Some Long Island Rail Road commuters were in for quite a surprise when they stepped off their trains in Manhattan and walked to the west — an alternative to Penn Station.

At 6 a.m. Thursday, the doors opened for the first time on a new customer concourse at the Farley Post Office building, connecting to the Penn Station tracks.

The new concourse, along with new entrances and exits on Eighth Avenue, mark the completion of the first phase of the long-awaited Moynihan Station.

The 400-foot-by-400-foot concourse provides direct access to 17 of Penn’s 21 tracks, including all the tracks used by LIRR trains. The concourse is connected to the westernmost end of the platforms.

The first commuters exiting their trains Thursday morning, largely construction workers, emerged into a concourse that is bright, spacious and modern — adjectives not typically used when describing the cramped, dingy and dated LIRR concourse at Penn Station.

“It’s bright and it’s clean,” said Al Merkle, 52, of Ronkonkoma, as he took in his new surroundings with wide eyes. “This place is usually horrible.”

The new space expands on an existing concourse that was narrow and dimly lit, and did not have direct access to the street level. The new concourse features several massive, high-definition digital screens, including just above the escalators, that feature schedule and track information and images of New York.

New signs are large and bold, directing riders to the LIRR, Amtrak and NJ Transit, as well as to buses and cabs at street level. Yellow portals direct riders down onto tracks, and keep crowds from forming at the concourse waiting area. And slanted, glass windows provide commuters a rare glimpse of the track level from the concourse above.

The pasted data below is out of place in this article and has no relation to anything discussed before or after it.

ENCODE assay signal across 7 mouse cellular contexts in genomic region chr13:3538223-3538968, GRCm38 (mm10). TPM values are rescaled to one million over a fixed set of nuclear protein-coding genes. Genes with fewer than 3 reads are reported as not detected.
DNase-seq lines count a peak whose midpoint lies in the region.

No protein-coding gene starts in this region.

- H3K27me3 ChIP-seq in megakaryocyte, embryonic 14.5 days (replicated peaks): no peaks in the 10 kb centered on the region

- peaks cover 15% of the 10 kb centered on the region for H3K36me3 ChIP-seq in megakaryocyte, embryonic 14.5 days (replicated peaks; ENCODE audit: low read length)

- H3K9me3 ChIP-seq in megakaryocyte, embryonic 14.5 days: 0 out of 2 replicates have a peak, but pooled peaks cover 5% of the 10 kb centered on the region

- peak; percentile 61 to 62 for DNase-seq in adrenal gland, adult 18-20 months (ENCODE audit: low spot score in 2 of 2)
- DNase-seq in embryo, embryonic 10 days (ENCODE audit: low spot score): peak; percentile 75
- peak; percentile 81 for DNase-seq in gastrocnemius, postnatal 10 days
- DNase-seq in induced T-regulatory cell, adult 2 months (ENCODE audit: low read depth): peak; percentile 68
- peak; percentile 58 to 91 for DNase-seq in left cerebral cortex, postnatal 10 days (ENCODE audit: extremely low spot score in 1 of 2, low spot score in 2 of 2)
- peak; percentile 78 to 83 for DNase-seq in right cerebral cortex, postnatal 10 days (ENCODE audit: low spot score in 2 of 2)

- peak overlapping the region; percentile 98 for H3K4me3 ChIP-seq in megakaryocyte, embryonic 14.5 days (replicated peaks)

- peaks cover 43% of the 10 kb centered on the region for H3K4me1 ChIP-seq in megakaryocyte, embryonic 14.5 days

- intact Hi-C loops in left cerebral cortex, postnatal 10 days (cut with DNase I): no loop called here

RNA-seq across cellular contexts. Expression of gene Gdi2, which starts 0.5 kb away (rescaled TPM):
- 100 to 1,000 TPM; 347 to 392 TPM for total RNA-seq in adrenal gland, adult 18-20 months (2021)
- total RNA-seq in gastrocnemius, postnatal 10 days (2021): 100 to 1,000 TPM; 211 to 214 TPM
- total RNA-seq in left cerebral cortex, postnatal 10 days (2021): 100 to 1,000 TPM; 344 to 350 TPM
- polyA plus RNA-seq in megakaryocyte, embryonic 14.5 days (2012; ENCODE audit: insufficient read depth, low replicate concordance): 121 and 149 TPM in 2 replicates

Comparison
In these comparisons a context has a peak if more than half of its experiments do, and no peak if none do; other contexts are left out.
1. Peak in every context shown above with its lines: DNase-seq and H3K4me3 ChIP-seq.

The new concourse also features digital skylights that create the illusion of blue skies and soft clouds overhead despite the low ceilings.

“It’s beautiful. . . It makes it seem bright. You come through Penn Station and it’s kind of dark down there,” said Lynne Watson, of Flushing, who works in customer service at the post office just above the new concourse. “It definitely makes you not feel like you’re underground.”

Watson was coming up the stairs from her train platform when workers opened the gates to reveal the new space. Until Wednesday, the new concourse, and Eighth Avenue entrances, were blocked from view by makeshift walls.

The Empire State Development Corp., which is overseeing the Moynihan project, began work on its $300 million first phase in 2012. Gov. Andrew M. Cuomo has said he expedited the project to have the new concourse open in time for the expected LIRR service disruptions that are necessitated by Amtrak’s planned track work at Penn this summer.

The new space will help disperse potential riders and allow the LIRR to better handle the crowds that are expected, including from trains that will be lengthened with additional train cars.

The state is expected to close with developers Thursday on the $1.6 billion second phase of the Moynihan project, which will include a 300,000-square-foot new train hall with another concourse for LIRR customers, retail and a 92-foot-high skylight roof. That phase is expected to be finished by late 2020.

The new train hall was initially proposed to be used exclusively by Amtrak, which owns Penn, but Cuomo directed the agency and developers to include the LIRR in its plans last year.

The project will also come with renovations to the existing Penn Station, including wider walkways and taller ceilings at the LIRR level.